If I can get them to listen, I try to explain the differences between erotic romance, erotica, and porn. Sometimes it all falls on deaf ears, but not always. I’m offering my explanation here, in the event any of you need to use it. Not that I’m an expert, or anything, but this is what works for me. Sometimes it even convinces people that I’m not a social pariah to be kept away from civilized people. Oh, and this is pretty much just my opinion, not hard and fast rules, but at least some other erotic romance authors share similar opinions.  Even if you don’t write any sort of erotica or romance, maybe it’ll clear up some misconceptions for you, or someone you know.

First of all, porn is just sex. There are no relationships, or if there is, it isn’t the central focus. There is no story. No emotion. Just one sex scene after another. If there is some sort of story, it is very rudimentary, and only serves to connect the sex scenes. There is little or no character development. The words used are often crude, and the sex acts might not even be physically possible. Let’s face it, readers of porn are not looking for great story or character growth. They’re looking to get off.

Erotica has a lot of sex scenes, too. The language may not be as crude, and the sex scenes might be a bit more physically possible. There may be a relationship, or not. There is a story, with fully developed characters. Maybe the main character is female executive sleeping her way to the top. Maybe she finally realizes that she could have gotten to the top without spreading her legs. There may be some emotion. She could be angry that she chose sleeping her way to the top. In well-written erotica, the story is complex and the sex is woven intricately into it, and the characters are fully developed.

In erotic romance, most of the sex is between the characters involved in the relationship that is central to the story, though there may be scenes involving other characters. Like any romance, the main focus of the story is the relationship and its progression to a Happily Ever After, or Happily For Now, ending. The sex scenes must move the story forward, or show character development. The emotional aspect of the sex is shown, and the scenes may range from violent desperation to achingly sweet. The words used are more often the slang of the time period of the story. An erotic romance has all the elements of any other romance, and it explores the sexual activity between the characters in a more graphic and explicit way than other romances.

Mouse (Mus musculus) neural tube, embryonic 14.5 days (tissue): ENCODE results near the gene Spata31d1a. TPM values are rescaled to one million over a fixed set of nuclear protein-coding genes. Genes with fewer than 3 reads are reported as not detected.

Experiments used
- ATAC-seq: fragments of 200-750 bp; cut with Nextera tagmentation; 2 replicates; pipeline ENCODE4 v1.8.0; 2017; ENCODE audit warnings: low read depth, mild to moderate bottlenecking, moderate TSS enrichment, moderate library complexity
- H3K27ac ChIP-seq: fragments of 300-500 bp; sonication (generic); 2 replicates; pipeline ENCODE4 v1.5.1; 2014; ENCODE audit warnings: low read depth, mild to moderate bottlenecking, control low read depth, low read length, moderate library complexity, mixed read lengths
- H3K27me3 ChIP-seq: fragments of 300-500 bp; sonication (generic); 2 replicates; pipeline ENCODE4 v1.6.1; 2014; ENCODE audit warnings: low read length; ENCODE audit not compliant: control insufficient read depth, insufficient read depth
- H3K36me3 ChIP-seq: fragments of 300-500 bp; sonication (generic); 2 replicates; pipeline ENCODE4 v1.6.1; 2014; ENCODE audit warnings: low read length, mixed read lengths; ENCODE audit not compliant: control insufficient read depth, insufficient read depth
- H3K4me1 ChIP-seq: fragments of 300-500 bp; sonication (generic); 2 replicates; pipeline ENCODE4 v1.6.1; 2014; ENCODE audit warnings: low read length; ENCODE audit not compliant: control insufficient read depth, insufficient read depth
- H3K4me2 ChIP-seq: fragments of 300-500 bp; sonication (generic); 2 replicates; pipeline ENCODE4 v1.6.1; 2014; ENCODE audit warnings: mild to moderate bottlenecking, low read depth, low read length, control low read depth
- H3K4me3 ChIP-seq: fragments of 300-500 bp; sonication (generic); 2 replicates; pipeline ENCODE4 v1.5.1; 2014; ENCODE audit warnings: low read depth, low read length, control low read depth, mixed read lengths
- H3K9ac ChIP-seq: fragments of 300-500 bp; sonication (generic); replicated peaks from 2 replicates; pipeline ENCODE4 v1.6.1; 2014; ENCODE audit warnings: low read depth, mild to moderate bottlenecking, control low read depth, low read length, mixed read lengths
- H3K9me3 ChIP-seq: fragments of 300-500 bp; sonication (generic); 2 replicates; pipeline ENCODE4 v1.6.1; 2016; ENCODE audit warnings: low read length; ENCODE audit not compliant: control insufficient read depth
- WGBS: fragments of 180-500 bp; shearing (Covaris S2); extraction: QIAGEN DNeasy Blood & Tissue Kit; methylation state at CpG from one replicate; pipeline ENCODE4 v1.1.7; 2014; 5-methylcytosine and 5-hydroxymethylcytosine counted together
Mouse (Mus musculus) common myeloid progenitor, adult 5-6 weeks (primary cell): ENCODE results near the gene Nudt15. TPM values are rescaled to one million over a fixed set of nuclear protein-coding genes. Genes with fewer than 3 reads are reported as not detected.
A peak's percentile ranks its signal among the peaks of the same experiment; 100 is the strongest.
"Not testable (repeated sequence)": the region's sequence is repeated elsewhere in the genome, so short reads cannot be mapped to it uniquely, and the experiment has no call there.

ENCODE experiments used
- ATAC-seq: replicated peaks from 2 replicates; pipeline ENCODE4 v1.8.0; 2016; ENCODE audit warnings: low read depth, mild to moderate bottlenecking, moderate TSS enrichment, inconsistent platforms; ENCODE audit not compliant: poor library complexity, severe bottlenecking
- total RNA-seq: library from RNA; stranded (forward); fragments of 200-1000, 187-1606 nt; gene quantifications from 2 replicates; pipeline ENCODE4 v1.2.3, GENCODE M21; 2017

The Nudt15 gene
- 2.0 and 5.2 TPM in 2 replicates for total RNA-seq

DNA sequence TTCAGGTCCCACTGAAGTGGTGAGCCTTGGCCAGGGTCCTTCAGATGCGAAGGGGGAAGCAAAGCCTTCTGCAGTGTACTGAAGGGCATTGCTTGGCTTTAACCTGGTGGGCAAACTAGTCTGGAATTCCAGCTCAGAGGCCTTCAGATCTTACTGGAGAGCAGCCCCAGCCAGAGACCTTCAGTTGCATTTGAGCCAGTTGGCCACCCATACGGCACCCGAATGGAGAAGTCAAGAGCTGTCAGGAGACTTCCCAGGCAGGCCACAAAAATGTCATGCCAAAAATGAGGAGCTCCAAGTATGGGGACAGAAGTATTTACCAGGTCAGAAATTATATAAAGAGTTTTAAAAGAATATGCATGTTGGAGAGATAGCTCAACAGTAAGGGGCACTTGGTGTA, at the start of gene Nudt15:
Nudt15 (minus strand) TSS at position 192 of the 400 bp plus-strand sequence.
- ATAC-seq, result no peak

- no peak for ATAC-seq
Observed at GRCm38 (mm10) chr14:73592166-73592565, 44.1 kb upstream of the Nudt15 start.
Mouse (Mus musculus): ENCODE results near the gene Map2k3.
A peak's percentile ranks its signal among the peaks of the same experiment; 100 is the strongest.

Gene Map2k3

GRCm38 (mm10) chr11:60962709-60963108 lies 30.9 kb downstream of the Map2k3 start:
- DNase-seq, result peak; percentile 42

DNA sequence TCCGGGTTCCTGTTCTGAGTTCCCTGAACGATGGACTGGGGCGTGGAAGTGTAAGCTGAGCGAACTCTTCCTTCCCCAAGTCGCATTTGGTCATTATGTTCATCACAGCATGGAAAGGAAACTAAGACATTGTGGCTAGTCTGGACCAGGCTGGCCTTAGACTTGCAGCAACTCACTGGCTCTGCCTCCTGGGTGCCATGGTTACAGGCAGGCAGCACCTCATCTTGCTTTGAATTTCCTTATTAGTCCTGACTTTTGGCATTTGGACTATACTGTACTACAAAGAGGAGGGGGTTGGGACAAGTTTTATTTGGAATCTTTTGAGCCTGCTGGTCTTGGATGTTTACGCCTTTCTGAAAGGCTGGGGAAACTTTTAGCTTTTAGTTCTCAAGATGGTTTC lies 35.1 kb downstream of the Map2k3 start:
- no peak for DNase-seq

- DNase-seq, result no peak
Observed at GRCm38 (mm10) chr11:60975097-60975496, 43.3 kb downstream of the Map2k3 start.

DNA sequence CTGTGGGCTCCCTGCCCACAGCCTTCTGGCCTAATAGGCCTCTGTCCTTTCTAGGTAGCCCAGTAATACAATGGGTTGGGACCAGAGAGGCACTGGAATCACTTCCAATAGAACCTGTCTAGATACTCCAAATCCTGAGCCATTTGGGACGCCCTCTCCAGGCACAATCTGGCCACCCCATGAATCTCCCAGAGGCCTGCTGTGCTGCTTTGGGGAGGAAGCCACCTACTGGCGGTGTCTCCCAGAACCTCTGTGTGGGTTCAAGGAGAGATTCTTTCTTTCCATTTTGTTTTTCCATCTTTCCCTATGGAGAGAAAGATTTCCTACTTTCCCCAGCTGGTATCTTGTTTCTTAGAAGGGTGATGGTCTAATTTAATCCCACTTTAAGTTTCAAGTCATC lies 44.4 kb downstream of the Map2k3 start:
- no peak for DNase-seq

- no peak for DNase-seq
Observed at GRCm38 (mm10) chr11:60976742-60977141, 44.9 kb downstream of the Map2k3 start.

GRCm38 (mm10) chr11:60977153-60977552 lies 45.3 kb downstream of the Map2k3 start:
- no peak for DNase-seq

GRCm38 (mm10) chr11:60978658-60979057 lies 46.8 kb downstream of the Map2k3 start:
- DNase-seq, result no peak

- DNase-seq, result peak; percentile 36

My first two paranormal romances had a pretty high heat level, but they didn’t quite cross the line into erotica. As I wrote them, it was a struggle to keep them on the right side of the tracks. Currently, as I contemplate rewriting them, one of the things I plan to change is to allow the characters free rein with their sex lives. If I don’t like the results, there’s always DELETE.

There were a couple of reasons for keeping my earlier books on this side of the erotic line. First and foremost, I live in a very small, very conservative community. I don’t want my family members being looked down upon because of what I write, and that would absolutely be the least of the consequences. I was also uncomfortable with writing sex scenes. But the books and characters kept insisting they needed more heat.

After a long conversation with hubby, I decided to give it a try anyway. I practiced writing sex scenes until I was able to do more than Tab A goes into Slot B scenes. Finally, I concluded I could write erotic romance, and BLOOD DRAGON was born.

What about you? Does your writing ever offend the sensibilities or morals of others? Because you write about sex, or violence, or mythical beings, or something else?

© Copyright Kenra Daniels 2011